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By John T. Aquino
Jan. 27 — The AIDS Healthcare Foundation (AHF) filed litigation Jan. 26 against Gilead Sciences Inc., asking for judgments that would invalidate five HIV/AIDS-treatment patents.
The complaint in the U.S. District Court for the Northern District of California against Gilead, Japan Tobacco Inc. and Emory University also asserted anticompetitive violations of the Sherman Act, 15 U.S.C. §§1 & 2, for Gilead's actions in allegedly blocking entry into the marketplace of potential generic competitors of the HIV drug tenofovir by illegally attempting to extend patent exclusivity.
Daniel Hipskind of Olavi Dunne LLP, Los Angeles, who represents AHF, said in a press statement, “Gilead's illegal acts prevent people living with HIV/AIDS from accessing lifesaving treatment and cost the public billions of dollars because of Gilead's unwarranted monopoly. Gilead must stop manipulating patent and FDA [Food and Drug Administration] law in order to charge exorbitant prices for HIV drugs.”
Los Angeles-based AHF is a large-scale nonprofit provider of specialized HIV/AIDS medical care in the U.S.
At issue are U.S. Patent Nos. 7,390,791; 7,800,788; 8,754,065; 8,148,374, and 8,633,219. They cover tenofovir, a component in Genvoya, Gilead's four-in-one fixed dose combination to treat HIV/AIDS patients, as well as in Gilead's similar predecessor Stribild.
According to the complaint, Gilead sold more than $15 billion of HIV antiviral drugs in the U.S. in the first three quarters of 2015 and yet faced the fact that the patents covering tenofovir are scheduled to expire in 2017 and 2018.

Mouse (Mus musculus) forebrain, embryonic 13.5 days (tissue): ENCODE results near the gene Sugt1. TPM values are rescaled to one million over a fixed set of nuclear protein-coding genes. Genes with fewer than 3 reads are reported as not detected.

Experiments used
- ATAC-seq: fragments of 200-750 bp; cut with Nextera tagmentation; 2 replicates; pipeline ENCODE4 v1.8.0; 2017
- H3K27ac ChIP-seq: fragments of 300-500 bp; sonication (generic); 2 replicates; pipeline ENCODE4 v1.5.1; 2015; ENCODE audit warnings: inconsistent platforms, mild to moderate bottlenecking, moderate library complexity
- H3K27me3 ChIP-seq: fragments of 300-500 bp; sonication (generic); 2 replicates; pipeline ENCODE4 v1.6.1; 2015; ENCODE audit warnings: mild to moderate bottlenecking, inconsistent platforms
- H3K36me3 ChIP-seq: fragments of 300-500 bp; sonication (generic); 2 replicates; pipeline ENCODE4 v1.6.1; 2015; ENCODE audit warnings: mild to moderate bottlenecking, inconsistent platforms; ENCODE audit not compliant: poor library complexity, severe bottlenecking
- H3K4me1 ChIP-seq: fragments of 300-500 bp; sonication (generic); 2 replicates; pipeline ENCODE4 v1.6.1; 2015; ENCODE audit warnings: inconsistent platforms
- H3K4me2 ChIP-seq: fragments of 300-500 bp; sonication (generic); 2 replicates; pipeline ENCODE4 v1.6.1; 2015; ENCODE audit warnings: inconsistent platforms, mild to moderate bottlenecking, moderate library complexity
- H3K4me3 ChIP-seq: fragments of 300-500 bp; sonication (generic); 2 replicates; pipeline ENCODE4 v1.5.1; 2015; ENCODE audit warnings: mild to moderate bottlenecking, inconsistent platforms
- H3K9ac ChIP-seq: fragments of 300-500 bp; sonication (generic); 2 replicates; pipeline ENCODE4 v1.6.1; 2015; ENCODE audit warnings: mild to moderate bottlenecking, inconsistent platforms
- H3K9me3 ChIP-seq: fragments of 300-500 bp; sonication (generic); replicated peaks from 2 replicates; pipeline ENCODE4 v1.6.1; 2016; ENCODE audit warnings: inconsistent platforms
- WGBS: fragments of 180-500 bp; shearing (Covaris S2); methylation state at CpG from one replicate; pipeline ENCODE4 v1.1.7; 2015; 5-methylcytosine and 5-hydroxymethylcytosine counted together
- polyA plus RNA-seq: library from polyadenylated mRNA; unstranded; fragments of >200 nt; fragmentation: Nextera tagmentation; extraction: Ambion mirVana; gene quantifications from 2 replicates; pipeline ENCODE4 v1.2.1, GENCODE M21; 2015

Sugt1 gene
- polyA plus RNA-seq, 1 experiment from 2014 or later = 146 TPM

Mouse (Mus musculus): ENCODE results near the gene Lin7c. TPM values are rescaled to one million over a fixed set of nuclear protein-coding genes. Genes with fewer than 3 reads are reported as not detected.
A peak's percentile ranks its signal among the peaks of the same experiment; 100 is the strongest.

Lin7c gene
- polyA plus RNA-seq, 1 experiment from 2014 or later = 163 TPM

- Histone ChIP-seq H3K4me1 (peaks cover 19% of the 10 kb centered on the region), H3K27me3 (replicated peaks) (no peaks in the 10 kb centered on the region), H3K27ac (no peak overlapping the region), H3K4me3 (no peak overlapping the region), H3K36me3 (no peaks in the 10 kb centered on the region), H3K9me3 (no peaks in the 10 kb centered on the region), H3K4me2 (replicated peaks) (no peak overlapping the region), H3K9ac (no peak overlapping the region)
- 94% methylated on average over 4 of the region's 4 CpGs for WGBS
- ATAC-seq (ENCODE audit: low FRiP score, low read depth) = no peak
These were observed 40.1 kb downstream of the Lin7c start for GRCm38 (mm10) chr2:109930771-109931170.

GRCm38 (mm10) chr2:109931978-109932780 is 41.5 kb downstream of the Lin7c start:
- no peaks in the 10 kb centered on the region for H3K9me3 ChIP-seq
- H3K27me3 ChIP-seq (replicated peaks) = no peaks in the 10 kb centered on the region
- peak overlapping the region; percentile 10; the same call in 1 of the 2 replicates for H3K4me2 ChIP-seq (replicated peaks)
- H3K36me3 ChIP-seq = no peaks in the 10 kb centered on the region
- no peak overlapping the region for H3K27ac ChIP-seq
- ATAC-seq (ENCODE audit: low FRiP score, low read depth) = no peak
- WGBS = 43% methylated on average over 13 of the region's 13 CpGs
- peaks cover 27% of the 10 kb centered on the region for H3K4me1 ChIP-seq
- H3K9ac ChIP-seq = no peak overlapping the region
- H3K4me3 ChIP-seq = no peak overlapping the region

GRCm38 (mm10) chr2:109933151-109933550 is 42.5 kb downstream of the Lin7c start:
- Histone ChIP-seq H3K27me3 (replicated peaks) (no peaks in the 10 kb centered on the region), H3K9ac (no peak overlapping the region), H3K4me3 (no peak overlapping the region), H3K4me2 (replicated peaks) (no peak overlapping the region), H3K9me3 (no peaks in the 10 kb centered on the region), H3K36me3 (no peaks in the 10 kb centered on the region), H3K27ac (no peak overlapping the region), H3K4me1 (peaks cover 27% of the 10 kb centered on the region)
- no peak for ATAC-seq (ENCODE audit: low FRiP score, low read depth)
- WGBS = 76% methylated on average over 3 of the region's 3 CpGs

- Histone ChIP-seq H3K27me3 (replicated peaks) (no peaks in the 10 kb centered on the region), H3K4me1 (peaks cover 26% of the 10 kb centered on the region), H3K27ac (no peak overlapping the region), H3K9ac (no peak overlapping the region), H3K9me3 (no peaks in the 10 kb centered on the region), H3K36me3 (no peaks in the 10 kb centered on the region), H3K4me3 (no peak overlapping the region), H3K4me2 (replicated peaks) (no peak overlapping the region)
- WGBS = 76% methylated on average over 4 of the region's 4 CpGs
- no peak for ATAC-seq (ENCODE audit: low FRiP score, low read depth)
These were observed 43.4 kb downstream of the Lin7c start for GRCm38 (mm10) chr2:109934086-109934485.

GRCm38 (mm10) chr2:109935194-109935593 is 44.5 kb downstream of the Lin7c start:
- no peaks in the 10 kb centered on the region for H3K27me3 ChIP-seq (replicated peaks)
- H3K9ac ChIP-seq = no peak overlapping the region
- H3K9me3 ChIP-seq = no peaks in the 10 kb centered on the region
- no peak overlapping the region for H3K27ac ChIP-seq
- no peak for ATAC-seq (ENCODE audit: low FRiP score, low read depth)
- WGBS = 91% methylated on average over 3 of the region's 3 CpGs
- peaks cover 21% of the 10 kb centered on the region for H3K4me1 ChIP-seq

The foundation said in the complaint that Gilead manipulated the patent system and engaged in anticompetitive practices to prevent economical access to TAF, an antiviral agent used for treating HIV. “TAF is not a new compound. TAF is a prodrug of Tenofovir, which was first synthesized over thirty years ago in the Czech Republic,” the complaint said. The complaint explained that a prodrug converted into active form once processed inside the body.
AHF said that Gilead developed a “complex, anti-competitive scheme” to extend its exclusivity on drugs incorporating tenofovir:
Under the Hatch-Waxman regulatory regime governing generic drug approvals, “a generic manufacturer entering the market would have to invalidate the TAF patents as well as the patents that cover the three other compounds in the combination drug. Gilead has tactically chosen to not offer a standalone TAF drug so that any generic maker entering the market would be forced to either challenge 12 patents covering four separate pharmaceutical compounds, or go through the years-long and incredibly expensive process of conducting clinical trials,” AHF wrote.
AHF also alleged that TAF wasn't the first prodrug of tenofovir. “Several years before Gilead obtained a patent on TAF, Gilead had patented a similar prodrug called Tenofovir Disoproxil (TDF). Despite similarities between TAF and TDF and the weakness of the patents covering TAF, Gilead illegally seeks to extend the period of patent exclusivity for drugs incorporating Tenofovir by decades.”
According to the complaint, in January 2013, shortly after the Food and Drug Administration approved Stribild, the fixed dose combination on which Genvoya is based, Gilead filed a citizen petition with the FDA seeking an extension on its exclusivity on Stribild from three years to five years.
In October 2014, the FDA denied Gilead's petition.
AHF asked the court for declaratory judgments of invalidity of the ‘791, ‘788, ‘065, ‘374 and ‘219 patents and judgments that Gilead had engaged in illegal monopolization that was in violation of Section 2 of the Sherman Act, and conspiracy and agreement in restraint of trade that was in violation of Section 1 of the Sherman Act.
It asked the court for relief in the form of monetary damages that would be trebled as provided by law and attorneys' fees and costs.
A Gilead spokeswoman didn't immediately respond to Bloomberg BNA's e-mail and phone requests for comment.
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